http://www.c-span.org/video/?17753-1/us-military-reform-oper-desert-storm

The committee was chaired by U.S. Representative Les Aspin, who later became Secretary of Defense for president Bill Clinton. He lasted only about a year, because of the "Black Hawk down" episode in Somalia, which resulted in his being forced out.

http://www.defense.gov/specials/secdef_histories/SecDef_18.aspx

John Boyd apparently gave lengthly oral "briefings" rather than writing essays and articles about his thoughts. Unfortunately, there is almost no record of them. Here is part of a talk he gave at an unknown time at the USAF Air University--

https://www.youtube.com/watch?v=8-RlUF9nFyA

Boyd created the idea of the OODA loop. Robert Coram wrote a biography of him, and was interviewed in December 2002 by Brian Lamb of C-Span, the last good interviewer left on U.S. television--

http://www.c-span.org/video/?158365-1/book-discussion-boyd-fighter-pilot-changed-art-war

Coram claims that Dick Cheney, as Secretary of Defense in 1990, asked Boyd to come out of retirement and talk to him about attacking Kuwait and Iraq, and it was Boyd who developed the strategy for that military campaign. If that is true, the public was not told that little tidbit, which meant that the generals appearing regularly on television were front men, as far as the strategy at the heart of the matter was concerned.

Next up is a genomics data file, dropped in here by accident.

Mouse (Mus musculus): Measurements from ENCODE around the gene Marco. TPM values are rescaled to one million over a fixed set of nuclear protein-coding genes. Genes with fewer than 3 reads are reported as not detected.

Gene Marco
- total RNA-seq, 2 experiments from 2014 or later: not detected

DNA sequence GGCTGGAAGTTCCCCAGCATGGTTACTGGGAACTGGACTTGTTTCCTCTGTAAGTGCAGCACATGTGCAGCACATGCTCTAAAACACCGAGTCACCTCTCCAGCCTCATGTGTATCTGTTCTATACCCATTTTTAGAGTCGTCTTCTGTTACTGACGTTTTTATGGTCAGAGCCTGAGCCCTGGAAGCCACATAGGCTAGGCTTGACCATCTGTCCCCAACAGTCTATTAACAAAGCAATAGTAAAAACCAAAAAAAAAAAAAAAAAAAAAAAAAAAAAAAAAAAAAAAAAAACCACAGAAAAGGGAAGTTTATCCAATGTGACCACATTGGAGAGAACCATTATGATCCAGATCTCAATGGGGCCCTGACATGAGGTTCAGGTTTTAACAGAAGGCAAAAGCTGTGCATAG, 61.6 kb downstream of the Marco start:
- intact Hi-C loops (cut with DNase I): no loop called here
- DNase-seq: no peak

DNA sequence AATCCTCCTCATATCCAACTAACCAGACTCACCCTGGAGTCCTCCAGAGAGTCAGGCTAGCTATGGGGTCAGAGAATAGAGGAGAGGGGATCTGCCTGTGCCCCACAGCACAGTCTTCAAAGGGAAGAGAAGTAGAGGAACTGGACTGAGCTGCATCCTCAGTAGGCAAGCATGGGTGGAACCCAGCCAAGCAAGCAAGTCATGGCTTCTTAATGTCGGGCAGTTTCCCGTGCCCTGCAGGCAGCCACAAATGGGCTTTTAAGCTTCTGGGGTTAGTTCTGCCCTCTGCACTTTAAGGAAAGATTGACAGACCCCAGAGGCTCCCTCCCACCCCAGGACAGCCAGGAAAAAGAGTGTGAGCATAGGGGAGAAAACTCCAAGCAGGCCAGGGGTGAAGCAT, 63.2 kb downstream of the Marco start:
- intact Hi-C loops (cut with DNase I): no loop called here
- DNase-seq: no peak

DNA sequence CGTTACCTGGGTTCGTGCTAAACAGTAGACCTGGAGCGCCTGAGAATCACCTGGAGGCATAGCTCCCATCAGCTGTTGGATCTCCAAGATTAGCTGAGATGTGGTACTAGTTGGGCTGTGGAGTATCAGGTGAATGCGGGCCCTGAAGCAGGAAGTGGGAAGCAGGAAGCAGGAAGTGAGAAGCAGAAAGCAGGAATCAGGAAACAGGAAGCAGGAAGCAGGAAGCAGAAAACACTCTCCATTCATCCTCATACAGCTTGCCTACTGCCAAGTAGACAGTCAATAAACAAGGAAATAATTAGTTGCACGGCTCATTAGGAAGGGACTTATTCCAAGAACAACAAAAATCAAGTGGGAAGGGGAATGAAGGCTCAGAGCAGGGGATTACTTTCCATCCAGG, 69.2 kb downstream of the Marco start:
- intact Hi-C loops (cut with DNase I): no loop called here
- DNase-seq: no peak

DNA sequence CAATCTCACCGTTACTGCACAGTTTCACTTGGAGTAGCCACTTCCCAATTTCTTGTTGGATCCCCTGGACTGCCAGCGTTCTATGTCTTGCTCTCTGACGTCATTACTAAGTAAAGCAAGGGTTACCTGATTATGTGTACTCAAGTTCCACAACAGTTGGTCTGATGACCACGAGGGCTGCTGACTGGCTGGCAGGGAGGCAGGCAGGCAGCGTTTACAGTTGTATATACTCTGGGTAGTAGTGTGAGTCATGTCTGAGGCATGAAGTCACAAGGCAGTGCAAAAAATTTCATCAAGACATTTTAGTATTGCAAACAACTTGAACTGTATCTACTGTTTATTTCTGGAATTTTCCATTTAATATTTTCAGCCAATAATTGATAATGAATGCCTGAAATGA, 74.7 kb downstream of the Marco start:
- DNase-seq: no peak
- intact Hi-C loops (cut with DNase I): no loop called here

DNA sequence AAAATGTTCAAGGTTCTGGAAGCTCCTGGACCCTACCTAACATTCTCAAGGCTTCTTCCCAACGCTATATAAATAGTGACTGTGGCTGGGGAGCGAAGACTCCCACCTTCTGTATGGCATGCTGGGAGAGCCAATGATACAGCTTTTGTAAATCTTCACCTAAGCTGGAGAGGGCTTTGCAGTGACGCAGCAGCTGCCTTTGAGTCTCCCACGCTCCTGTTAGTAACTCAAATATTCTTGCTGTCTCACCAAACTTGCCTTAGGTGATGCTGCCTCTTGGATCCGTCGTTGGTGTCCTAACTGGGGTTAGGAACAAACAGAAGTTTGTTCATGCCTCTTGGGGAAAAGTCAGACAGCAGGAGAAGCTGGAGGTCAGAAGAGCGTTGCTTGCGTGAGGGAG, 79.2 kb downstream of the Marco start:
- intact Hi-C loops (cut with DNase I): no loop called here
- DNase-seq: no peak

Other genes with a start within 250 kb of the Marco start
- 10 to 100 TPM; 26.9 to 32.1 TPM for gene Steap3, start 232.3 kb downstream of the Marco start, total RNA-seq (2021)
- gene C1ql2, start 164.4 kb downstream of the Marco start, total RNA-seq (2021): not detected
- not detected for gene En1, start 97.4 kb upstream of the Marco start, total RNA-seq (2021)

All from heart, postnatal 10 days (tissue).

A recent example of one of Boyd's theories happened when the Russian government got inside the OODA loops of the U.S. puppet government in Ukraine, the CIA, and the U.S. State Department regarding Crimea. Russia eased the Ukrainian soldiers out of the bases in Crimea, quickly arranged for a referendum election, held the election, and then had a little annexation ceremony in Moscow making Crimea part of Russia, while the U.S. and the usual suspects were left flopping around and hypocritically blustering about Russia interfering in the internal affairs of Ukraine after the U.S. interfered by arranging the coup.

BabelFish

The Chinese seem to be very active in developing the J-20. As I stated, it would have been nice for Japan to have 100 F-22s to counter that. The F-22 is a fearsome aircraft, if limited in weapon carriage. An F-22 pilot stated that fighting 4th generation aircraft with it was like clubbing baby seals. The PAK-FA has been around so long that it is nearly obsolete. And the Russians are having serious development issues with it still. That is probably an outcome of erratic funding, not a lack of talent.

Lars

Which one of Odin's ravens are you? Hugin or Munin?

The comments to this entry are closed.

My Photo

September 2020

Sun Mon Tue Wed Thu Fri Sat
    1 2 3 4 5
6 7 8 9 10 11 12
13 14 15 16 17 18 19
20 21 22 23 24 25 26
27 28 29 30      
Blog powered by Typepad